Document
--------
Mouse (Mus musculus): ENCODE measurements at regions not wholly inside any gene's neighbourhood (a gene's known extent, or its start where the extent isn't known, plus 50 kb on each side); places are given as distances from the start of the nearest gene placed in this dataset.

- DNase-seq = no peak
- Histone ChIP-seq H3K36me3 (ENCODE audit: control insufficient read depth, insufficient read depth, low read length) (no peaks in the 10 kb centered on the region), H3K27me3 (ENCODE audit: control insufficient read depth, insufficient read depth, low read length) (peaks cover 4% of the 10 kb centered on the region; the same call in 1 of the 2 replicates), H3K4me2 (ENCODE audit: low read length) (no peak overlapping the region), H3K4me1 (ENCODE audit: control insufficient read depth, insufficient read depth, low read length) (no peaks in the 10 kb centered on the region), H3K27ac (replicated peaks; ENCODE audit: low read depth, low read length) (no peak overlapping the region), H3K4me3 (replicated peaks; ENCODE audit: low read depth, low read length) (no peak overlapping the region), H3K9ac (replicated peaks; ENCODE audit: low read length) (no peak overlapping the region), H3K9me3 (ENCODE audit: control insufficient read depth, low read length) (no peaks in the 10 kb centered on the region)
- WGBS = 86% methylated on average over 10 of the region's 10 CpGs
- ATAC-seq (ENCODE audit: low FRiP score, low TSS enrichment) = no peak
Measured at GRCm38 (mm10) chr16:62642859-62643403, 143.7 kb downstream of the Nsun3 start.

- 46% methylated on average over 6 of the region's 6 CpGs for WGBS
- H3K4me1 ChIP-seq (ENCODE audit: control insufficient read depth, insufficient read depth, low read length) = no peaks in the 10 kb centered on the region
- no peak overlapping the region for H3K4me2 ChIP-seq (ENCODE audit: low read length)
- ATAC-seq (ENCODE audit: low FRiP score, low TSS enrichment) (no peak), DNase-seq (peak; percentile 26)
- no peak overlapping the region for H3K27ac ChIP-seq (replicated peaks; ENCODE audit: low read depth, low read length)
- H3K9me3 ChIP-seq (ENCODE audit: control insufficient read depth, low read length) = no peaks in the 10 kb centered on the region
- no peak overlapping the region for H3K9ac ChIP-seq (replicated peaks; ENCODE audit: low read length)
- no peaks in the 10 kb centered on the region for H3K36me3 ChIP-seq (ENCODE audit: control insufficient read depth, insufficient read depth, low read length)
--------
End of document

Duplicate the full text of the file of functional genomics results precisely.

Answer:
Mouse (Mus musculus): ENCODE measurements at regions not wholly inside any gene's neighbourhood (a gene's known extent, or its start where the extent isn't known, plus 50 kb on each side); places are given as distances from the start of the nearest gene placed in this dataset.

- DNase-seq = no peak
- Histone ChIP-seq H3K36me3 (ENCODE audit: control insufficient read depth, insufficient read depth, low read length) (no peaks in the 10 kb centered on the region), H3K27me3 (ENCODE audit: control insufficient read depth, insufficient read depth, low read length) (peaks cover 4% of the 10 kb centered on the region; the same call in 1 of the 2 replicates), H3K4me2 (ENCODE audit: low read length) (no peak overlapping the region), H3K4me1 (ENCODE audit: control insufficient read depth, insufficient read depth, low read length) (no peaks in the 10 kb centered on the region), H3K27ac (replicated peaks; ENCODE audit: low read depth, low read length) (no peak overlapping the region), H3K4me3 (replicated peaks; ENCODE audit: low read depth, low read length) (no peak overlapping the region), H3K9ac (replicated peaks; ENCODE audit: low read length) (no peak overlapping the region), H3K9me3 (ENCODE audit: control insufficient read depth, low read length) (no peaks in the 10 kb centered on the region)
- WGBS = 86% methylated on average over 10 of the region's 10 CpGs
- ATAC-seq (ENCODE audit: low FRiP score, low TSS enrichment) = no peak
Measured at GRCm38 (mm10) chr16:62642859-62643403, 143.7 kb downstream of the Nsun3 start.

- 46% methylated on average over 6 of the region's 6 CpGs for WGBS
- H3K4me1 ChIP-seq (ENCODE audit: control insufficient read depth, insufficient read depth, low read length) = no peaks in the 10 kb centered on the region
- no peak overlapping the region for H3K4me2 ChIP-seq (ENCODE audit: low read length)
- ATAC-seq (ENCODE audit: low FRiP score, low TSS enrichment) (no peak), DNase-seq (peak; percentile 26)
- no peak overlapping the region for H3K27ac ChIP-seq (replicated peaks; ENCODE audit: low read depth, low read length)
- H3K9me3 ChIP-seq (ENCODE audit: control insufficient read depth, low read length) = no peaks in the 10 kb centered on the region
- no peak overlapping the region for H3K9ac ChIP-seq (replicated peaks; ENCODE audit: low read length)
- no peaks in the 10 kb centered on the region for H3K36me3 ChIP-seq (ENCODE audit: control insufficient read depth, insufficient read depth, low read length)